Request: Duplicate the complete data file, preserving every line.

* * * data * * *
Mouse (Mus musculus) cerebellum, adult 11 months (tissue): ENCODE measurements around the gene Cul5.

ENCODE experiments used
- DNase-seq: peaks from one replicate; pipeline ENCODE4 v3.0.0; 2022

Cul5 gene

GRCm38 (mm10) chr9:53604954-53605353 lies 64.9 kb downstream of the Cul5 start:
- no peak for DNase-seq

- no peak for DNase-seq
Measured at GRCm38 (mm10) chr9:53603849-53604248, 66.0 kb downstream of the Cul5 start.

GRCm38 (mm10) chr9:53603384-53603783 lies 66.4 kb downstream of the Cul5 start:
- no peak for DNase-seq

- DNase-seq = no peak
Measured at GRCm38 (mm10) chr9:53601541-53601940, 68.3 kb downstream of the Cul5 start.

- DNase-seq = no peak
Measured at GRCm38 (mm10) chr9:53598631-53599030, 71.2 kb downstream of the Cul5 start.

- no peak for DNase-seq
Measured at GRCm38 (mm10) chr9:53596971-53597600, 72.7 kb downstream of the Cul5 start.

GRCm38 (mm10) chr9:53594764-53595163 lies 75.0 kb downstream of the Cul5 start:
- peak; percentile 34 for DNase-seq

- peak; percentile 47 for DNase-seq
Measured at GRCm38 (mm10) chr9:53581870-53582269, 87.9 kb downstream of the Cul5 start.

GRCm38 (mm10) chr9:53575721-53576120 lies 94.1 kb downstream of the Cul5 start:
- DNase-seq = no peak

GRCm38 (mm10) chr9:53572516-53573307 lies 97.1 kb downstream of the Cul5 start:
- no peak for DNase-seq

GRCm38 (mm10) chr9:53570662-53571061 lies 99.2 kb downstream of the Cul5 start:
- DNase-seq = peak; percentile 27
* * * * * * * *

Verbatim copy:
Mouse (Mus musculus) cerebellum, adult 11 months (tissue): ENCODE measurements around the gene Cul5.

ENCODE experiments used
- DNase-seq: peaks from one replicate; pipeline ENCODE4 v3.0.0; 2022

Cul5 gene

GRCm38 (mm10) chr9:53604954-53605353 lies 64.9 kb downstream of the Cul5 start:
- no peak for DNase-seq

- no peak for DNase-seq
Measured at GRCm38 (mm10) chr9:53603849-53604248, 66.0 kb downstream of the Cul5 start.

GRCm38 (mm10) chr9:53603384-53603783 lies 66.4 kb downstream of the Cul5 start:
- no peak for DNase-seq

- DNase-seq = no peak
Measured at GRCm38 (mm10) chr9:53601541-53601940, 68.3 kb downstream of the Cul5 start.

- DNase-seq = no peak
Measured at GRCm38 (mm10) chr9:53598631-53599030, 71.2 kb downstream of the Cul5 start.

- no peak for DNase-seq
Measured at GRCm38 (mm10) chr9:53596971-53597600, 72.7 kb downstream of the Cul5 start.

GRCm38 (mm10) chr9:53594764-53595163 lies 75.0 kb downstream of the Cul5 start:
- peak; percentile 34 for DNase-seq

- peak; percentile 47 for DNase-seq
Measured at GRCm38 (mm10) chr9:53581870-53582269, 87.9 kb downstream of the Cul5 start.

GRCm38 (mm10) chr9:53575721-53576120 lies 94.1 kb downstream of the Cul5 start:
- DNase-seq = no peak

GRCm38 (mm10) chr9:53572516-53573307 lies 97.1 kb downstream of the Cul5 start:
- no peak for DNase-seq

GRCm38 (mm10) chr9:53570662-53571061 lies 99.2 kb downstream of the Cul5 start:
- DNase-seq = peak; percentile 27